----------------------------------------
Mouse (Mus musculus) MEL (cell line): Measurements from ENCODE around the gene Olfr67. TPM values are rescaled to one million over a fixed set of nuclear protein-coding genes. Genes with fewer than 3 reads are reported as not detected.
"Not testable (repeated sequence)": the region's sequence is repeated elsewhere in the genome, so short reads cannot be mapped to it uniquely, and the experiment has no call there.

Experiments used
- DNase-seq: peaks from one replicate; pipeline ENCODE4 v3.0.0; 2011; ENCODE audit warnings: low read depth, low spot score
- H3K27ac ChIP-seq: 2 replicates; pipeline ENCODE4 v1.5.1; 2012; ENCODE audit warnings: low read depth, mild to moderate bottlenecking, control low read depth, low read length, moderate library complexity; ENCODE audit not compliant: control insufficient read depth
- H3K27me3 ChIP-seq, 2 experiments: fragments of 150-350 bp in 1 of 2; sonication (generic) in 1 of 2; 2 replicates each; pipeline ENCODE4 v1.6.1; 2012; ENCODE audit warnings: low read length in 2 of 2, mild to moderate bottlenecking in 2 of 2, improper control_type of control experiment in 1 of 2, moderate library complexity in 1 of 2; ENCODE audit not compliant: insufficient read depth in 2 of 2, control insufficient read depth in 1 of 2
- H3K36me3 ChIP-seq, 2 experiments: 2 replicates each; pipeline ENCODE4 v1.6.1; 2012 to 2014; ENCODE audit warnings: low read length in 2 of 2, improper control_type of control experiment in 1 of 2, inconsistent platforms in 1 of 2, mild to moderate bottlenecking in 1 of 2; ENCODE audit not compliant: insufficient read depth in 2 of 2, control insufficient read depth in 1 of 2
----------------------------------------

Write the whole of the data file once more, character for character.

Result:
Mouse (Mus musculus) MEL (cell line): Measurements from ENCODE around the gene Olfr67. TPM values are rescaled to one million over a fixed set of nuclear protein-coding genes. Genes with fewer than 3 reads are reported as not detected.
"Not testable (repeated sequence)": the region's sequence is repeated elsewhere in the genome, so short reads cannot be mapped to it uniquely, and the experiment has no call there.

Experiments used
- DNase-seq: peaks from one replicate; pipeline ENCODE4 v3.0.0; 2011; ENCODE audit warnings: low read depth, low spot score
- H3K27ac ChIP-seq: 2 replicates; pipeline ENCODE4 v1.5.1; 2012; ENCODE audit warnings: low read depth, mild to moderate bottlenecking, control low read depth, low read length, moderate library complexity; ENCODE audit not compliant: control insufficient read depth
- H3K27me3 ChIP-seq, 2 experiments: fragments of 150-350 bp in 1 of 2; sonication (generic) in 1 of 2; 2 replicates each; pipeline ENCODE4 v1.6.1; 2012; ENCODE audit warnings: low read length in 2 of 2, mild to moderate bottlenecking in 2 of 2, improper control_type of control experiment in 1 of 2, moderate library complexity in 1 of 2; ENCODE audit not compliant: insufficient read depth in 2 of 2, control insufficient read depth in 1 of 2
- H3K36me3 ChIP-seq, 2 experiments: 2 replicates each; pipeline ENCODE4 v1.6.1; 2012 to 2014; ENCODE audit warnings: low read length in 2 of 2, improper control_type of control experiment in 1 of 2, inconsistent platforms in 1 of 2, mild to moderate bottlenecking in 1 of 2; ENCODE audit not compliant: insufficient read depth in 2 of 2, control insufficient read depth in 1 of 2